Our Emphasis is on the Practical

Our School Our school is in Lakewood, Colorado, located at the back of the United Casting Company on the northwest corner of  South Kipling Parkway and West Kentucky Drive.  Our emphasis is on practical, no-nonsense self-defense.  We are a small school (accepting adult students only), preferring quality over quantity — both in whom we teach and in what is taught.  (Our Statement of Purpose provides insight into our methods, standards, and expectations.)  Classes are Monday and Wednesday evenings, and Saturday morning, with private instruction available by appointment.
Our Name Chinese Characters Je du-too, is  not  the name of our art.  We neither study nor teach Je du-anything (although we do practice a lot of Mexican judo).  Je du-too  is just the name of our school, the  Je du-too School of Martial Arts.  Neither is  Orlando Kuntao  the name of our art.  It is simply our domain name and while it best describes our analytical, systematic, and pragmatic approach to martial arts study and training, it is not some new art.  Our focus, methods, and expression may be our own, but the arts we teach we received from others, and it is they who deserve the credit.
Our Logo
JDT Logo
The two-headed garuda (eagle) in our copyrighted logo represents the fighting arts of kuntao and silat as received directly from Willem de Thouars. The knives and batons represent the Filipino influence in our system.
The cross in the center means our philosophical base is Western and our ethical base is ChristianThis does not mean there is a sermon with every lesson — there is not.1  What it means is that our approach to training and study is pragmatic, scientific, empirical, and otherwise devoid of any religious ritual or mysticism.
Our System Empty-hand instruction consists primarily of Chinese and Indonesian boxing (Chinese kuntao and the Dutch-Indonesian method of pukulan pentjak silat) combined with elements of kung-fu, Chinese kenpo, and Filipino martial arts. Each art (listed below) uniquely contributes to the system we study and teach.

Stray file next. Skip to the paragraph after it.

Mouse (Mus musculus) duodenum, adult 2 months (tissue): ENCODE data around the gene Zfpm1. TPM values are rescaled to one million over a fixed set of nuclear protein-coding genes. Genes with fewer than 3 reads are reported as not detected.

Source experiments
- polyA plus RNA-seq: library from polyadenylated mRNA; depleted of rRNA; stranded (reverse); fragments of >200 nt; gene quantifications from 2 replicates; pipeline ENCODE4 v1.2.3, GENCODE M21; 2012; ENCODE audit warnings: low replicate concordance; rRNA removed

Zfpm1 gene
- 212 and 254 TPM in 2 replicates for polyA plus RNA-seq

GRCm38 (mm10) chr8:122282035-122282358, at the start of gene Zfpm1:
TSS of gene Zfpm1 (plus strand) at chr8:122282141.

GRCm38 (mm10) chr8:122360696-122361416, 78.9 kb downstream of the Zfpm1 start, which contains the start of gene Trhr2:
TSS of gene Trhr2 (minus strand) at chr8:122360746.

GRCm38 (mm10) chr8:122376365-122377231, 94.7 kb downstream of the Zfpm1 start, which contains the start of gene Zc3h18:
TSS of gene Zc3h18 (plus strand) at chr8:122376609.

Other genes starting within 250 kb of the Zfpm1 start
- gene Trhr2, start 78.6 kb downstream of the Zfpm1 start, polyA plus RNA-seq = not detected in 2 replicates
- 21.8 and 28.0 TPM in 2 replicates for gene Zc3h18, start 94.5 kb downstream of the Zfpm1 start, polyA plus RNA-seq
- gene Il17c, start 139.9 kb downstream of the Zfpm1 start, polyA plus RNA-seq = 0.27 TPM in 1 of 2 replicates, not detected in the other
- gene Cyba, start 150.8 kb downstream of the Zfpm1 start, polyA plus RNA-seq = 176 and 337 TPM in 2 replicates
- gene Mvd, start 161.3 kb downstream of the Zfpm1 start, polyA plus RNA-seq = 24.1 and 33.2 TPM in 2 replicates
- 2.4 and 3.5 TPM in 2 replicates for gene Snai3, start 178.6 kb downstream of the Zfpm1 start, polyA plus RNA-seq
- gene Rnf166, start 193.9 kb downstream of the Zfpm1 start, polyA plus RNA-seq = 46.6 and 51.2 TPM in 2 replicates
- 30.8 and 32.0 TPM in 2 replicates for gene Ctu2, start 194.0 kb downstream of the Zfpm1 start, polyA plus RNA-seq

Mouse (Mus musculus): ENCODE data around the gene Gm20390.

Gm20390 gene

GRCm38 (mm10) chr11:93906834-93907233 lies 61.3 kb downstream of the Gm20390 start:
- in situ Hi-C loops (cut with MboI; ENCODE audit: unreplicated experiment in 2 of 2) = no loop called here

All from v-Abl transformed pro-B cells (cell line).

Kuntao name The Chinese kuntao we teach is an aggressive, combat-oriented system of Chinese fighting arts that was practiced in Indonesia before and during WW-II.  It is an art that defends by viciously attacking the attacker, destroying his weapons on the way in, thereby destroying his ability to wage war.  In addition to the art's combat principles and methods of execution, we teach and study forms from both kuntao and kuntao-silat  as received from both Willem de Thouars  and  George Morin (one of de Thouars' senior students).
Pentjak Silat This cunning art uses speed, stealth, finesse, and highly sophisticated technique to neutralize the opponent.  We practice the Eurasian, Dutch-Indonesian method of pukulan pentjak silat (not to be confused with either the magical/metaphysical variety practiced by some or with the contemporary sporting aspect, Olahraga).  Most of the fighting is conducted from a standing position, completely devoid of magic or mysticism, and with self-defense as its sole purpose.  Position is the operative word in silat, for its effectiveness manifests itself in an almost uncanny ability to take an attacker down from practically any position.  In addition to the art's combat principles, we also teach and study one pentjak silat jurus 2 and two kuntao-silat hybrids.  It is the combination of kuntao and Dutch-Indonesian pukulan pentjak silat (kuntao-silat) that forms the core of our training curriculum.